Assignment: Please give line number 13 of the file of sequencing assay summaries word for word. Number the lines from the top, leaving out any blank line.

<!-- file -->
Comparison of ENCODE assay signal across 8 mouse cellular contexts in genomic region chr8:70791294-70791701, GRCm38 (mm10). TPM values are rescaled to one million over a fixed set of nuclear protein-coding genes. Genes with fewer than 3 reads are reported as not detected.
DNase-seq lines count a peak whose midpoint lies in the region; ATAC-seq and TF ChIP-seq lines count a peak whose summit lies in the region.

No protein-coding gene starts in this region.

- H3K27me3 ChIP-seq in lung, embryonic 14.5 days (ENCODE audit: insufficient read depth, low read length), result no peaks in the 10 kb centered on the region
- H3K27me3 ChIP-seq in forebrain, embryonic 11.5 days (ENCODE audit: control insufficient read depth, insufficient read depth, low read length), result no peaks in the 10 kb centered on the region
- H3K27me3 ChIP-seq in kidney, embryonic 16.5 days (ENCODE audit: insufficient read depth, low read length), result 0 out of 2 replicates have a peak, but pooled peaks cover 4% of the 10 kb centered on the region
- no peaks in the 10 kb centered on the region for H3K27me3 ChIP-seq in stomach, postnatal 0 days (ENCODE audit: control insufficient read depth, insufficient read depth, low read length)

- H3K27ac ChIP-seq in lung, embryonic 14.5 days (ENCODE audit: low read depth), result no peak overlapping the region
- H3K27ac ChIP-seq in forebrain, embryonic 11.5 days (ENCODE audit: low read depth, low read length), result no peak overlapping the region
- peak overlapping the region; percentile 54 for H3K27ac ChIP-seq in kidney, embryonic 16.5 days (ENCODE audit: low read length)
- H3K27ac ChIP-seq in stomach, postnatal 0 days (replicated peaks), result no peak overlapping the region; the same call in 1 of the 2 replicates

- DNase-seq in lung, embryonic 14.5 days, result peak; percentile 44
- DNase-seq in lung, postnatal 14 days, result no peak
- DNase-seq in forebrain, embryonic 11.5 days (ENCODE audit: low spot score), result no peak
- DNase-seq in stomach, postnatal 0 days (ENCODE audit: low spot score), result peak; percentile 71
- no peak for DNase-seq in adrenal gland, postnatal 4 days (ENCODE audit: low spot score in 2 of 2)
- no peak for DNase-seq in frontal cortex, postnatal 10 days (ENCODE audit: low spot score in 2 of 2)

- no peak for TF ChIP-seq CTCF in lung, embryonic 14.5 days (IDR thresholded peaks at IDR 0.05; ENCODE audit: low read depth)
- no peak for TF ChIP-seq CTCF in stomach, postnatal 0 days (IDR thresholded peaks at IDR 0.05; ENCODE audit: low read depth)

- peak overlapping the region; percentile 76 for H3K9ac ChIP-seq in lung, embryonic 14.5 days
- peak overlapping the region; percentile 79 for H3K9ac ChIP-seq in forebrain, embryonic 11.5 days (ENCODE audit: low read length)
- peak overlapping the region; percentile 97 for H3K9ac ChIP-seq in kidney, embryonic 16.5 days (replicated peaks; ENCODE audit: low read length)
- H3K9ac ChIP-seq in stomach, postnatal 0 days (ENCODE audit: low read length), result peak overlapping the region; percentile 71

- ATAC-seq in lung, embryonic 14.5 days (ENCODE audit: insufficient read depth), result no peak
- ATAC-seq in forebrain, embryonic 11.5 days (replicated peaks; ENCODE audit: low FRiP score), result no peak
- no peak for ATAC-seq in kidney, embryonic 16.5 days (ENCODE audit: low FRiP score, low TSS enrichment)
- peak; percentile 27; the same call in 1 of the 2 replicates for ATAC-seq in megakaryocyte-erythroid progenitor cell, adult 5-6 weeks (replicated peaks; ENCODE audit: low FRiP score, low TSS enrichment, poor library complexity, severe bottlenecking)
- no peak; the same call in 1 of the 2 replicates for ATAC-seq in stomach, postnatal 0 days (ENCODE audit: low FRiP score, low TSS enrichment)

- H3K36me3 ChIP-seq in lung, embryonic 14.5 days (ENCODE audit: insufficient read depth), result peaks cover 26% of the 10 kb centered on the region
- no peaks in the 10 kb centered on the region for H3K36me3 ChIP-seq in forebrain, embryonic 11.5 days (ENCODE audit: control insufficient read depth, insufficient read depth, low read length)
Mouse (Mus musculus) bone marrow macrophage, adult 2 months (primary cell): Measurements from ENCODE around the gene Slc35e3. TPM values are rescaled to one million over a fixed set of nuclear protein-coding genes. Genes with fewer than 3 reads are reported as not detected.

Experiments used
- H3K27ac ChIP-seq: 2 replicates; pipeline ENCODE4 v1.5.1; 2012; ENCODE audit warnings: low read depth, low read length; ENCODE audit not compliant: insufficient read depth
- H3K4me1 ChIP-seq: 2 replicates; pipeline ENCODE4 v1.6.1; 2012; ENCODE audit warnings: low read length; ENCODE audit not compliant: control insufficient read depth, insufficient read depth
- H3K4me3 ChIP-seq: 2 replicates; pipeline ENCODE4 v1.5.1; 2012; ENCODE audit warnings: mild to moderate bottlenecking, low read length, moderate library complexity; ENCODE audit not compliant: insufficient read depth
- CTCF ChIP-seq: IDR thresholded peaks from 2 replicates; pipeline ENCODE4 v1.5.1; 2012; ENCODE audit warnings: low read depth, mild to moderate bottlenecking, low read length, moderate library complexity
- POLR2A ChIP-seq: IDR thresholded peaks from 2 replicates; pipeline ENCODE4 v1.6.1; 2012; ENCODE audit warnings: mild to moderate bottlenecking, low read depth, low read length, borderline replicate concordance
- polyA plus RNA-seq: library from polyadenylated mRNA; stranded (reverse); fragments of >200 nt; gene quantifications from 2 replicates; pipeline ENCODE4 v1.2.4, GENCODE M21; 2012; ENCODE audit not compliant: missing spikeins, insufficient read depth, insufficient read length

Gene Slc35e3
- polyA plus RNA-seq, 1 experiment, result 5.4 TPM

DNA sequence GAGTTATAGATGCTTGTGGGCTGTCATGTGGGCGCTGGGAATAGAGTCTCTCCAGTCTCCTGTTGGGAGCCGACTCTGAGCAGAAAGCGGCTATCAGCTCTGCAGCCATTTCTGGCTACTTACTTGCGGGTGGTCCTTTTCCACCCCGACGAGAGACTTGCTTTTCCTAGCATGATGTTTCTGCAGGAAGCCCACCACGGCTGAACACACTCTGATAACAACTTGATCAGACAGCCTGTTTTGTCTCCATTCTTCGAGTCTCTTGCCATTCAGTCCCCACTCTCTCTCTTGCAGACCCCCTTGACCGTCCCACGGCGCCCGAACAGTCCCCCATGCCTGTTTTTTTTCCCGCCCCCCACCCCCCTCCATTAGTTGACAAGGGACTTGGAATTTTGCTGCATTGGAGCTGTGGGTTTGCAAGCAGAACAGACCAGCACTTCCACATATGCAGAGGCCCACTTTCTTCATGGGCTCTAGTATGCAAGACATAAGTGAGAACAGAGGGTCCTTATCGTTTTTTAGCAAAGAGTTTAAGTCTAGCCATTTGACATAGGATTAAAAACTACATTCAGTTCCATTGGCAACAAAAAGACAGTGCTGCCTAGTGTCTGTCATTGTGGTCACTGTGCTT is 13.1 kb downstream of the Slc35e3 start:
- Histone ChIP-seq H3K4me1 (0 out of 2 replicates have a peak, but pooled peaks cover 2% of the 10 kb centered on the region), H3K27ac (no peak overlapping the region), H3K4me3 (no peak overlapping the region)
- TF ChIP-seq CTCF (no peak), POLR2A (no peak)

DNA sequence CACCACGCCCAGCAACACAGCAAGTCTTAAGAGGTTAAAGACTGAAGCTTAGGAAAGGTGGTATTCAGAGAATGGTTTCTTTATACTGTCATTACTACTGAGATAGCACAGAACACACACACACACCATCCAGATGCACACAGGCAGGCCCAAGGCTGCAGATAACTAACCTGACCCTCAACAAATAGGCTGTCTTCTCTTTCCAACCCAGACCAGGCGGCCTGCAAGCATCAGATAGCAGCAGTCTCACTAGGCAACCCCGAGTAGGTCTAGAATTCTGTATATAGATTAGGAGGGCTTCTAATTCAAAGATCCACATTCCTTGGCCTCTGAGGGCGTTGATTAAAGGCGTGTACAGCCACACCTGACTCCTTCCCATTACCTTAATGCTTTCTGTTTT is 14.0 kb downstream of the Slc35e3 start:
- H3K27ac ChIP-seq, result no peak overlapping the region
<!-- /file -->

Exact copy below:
- DNase-seq in lung, postnatal 14 days, result no peak